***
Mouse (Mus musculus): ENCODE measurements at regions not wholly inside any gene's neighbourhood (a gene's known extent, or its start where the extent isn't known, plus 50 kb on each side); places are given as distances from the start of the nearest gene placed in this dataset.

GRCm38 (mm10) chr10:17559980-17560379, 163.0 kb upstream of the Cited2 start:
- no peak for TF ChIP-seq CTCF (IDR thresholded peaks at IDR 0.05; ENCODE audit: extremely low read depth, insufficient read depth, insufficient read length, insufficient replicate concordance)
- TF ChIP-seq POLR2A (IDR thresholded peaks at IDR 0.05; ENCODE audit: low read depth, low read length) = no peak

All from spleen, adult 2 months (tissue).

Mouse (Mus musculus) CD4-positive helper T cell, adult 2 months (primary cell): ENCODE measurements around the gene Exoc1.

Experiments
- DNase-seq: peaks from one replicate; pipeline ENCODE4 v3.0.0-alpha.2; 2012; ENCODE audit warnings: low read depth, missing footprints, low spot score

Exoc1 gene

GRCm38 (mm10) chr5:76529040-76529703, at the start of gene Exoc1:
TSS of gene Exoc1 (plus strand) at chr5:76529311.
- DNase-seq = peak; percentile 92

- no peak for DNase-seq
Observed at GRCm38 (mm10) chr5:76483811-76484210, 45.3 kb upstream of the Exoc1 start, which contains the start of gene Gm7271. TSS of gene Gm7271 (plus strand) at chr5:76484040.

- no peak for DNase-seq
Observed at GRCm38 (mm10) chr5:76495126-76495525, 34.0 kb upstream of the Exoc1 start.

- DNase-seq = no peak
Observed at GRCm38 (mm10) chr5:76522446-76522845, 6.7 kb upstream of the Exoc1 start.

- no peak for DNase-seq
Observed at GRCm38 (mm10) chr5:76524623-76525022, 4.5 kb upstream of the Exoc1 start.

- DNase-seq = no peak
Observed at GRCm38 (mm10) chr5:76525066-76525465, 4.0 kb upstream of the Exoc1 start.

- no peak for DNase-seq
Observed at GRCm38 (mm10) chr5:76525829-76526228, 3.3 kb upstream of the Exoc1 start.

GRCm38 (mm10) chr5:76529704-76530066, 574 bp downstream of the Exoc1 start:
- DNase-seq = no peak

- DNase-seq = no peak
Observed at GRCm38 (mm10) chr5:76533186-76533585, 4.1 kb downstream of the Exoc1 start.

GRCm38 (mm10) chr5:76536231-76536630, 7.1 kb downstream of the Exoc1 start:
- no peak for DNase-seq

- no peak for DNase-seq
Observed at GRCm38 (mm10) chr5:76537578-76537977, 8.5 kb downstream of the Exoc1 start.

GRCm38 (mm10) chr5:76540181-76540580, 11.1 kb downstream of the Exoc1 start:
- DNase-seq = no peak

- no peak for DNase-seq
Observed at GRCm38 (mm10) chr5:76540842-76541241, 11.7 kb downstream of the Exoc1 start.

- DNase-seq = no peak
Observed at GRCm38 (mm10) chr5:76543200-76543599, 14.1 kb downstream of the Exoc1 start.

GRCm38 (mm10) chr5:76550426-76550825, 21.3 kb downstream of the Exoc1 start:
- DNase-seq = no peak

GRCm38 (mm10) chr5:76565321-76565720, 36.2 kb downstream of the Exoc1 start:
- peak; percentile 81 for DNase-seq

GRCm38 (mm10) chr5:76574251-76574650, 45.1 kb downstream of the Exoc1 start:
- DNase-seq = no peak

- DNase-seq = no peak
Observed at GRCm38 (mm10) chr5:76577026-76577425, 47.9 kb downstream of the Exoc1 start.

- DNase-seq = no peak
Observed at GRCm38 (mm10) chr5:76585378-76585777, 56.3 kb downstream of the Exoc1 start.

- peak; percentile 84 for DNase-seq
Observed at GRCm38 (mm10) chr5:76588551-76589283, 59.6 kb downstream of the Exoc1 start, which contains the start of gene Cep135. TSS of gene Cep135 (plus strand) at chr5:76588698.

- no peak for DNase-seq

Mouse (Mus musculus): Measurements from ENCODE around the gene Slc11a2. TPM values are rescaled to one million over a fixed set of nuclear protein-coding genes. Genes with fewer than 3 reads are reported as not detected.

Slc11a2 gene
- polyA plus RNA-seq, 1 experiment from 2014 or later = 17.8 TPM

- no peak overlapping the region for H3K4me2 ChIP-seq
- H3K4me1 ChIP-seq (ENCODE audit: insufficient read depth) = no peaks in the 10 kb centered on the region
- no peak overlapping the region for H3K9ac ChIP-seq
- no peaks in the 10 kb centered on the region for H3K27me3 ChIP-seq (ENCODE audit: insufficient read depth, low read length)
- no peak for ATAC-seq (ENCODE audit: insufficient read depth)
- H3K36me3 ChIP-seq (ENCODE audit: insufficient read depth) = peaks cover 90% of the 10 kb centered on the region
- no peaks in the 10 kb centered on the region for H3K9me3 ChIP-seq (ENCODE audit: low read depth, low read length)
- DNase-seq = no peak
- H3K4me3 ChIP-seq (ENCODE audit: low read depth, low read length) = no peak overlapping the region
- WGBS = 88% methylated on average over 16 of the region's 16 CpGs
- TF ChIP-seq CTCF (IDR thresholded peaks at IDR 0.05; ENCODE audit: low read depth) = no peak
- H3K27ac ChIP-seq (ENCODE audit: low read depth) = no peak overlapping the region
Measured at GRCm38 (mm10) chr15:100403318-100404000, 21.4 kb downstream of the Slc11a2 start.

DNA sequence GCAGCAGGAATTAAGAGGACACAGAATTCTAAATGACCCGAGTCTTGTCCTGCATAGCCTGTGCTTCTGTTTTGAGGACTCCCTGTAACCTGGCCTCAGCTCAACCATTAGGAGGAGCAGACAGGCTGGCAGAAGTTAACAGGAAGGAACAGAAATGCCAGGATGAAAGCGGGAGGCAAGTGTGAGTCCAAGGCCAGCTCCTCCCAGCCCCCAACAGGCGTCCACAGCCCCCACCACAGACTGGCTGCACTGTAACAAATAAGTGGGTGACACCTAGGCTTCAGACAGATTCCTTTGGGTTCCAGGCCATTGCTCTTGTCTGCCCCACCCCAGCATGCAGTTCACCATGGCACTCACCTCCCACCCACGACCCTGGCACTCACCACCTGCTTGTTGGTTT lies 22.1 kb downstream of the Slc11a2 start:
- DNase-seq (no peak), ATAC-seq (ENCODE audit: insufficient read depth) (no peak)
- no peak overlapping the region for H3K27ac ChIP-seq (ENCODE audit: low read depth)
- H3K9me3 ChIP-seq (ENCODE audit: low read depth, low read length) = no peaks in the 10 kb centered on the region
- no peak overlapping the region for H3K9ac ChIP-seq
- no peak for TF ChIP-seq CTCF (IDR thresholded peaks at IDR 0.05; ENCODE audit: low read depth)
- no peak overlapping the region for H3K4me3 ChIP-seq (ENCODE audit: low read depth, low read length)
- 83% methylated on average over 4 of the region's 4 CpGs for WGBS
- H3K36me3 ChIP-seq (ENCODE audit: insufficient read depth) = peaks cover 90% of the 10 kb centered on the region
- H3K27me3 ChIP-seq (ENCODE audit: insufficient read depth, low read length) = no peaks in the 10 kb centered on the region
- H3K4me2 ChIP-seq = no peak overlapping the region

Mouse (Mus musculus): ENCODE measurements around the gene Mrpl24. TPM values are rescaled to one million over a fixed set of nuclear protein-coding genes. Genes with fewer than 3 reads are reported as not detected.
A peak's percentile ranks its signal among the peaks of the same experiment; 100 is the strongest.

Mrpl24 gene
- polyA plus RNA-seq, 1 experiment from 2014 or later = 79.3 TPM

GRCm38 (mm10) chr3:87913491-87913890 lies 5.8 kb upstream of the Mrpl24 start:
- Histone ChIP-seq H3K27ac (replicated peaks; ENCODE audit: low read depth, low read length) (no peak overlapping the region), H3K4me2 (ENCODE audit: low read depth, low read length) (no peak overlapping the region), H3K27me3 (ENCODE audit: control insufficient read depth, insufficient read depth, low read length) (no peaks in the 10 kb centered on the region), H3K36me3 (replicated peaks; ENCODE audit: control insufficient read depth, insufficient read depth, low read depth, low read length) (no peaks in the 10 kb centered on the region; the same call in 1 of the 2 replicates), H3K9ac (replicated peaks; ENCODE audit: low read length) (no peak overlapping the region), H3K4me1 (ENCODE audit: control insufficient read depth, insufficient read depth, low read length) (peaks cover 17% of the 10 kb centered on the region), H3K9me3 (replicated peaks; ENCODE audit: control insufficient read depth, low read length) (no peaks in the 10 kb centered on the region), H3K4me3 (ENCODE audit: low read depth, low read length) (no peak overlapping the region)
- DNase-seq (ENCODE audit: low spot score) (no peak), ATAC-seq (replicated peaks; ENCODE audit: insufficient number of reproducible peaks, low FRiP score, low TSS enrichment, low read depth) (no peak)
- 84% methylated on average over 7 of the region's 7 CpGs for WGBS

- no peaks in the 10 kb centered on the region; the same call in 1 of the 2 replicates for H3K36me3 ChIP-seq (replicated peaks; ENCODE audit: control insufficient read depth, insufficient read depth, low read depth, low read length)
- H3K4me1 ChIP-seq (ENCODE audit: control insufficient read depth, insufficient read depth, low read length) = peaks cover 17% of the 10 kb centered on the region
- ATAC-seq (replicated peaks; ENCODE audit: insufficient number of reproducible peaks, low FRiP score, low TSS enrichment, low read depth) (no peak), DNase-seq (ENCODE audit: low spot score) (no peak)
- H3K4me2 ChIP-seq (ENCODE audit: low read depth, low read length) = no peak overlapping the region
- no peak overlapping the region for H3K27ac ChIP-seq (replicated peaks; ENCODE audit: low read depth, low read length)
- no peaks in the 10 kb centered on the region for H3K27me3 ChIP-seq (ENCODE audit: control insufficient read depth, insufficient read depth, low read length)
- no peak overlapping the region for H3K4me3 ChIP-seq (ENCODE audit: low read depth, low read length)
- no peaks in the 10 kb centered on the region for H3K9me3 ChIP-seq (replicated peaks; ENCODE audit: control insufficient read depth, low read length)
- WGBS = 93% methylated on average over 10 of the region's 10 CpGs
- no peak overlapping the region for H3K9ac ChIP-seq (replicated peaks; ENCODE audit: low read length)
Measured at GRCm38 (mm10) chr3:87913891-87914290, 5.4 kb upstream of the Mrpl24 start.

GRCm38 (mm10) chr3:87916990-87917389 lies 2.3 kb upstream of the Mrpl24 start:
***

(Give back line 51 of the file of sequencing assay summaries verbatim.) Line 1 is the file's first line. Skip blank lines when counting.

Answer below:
- no peak for DNase-seq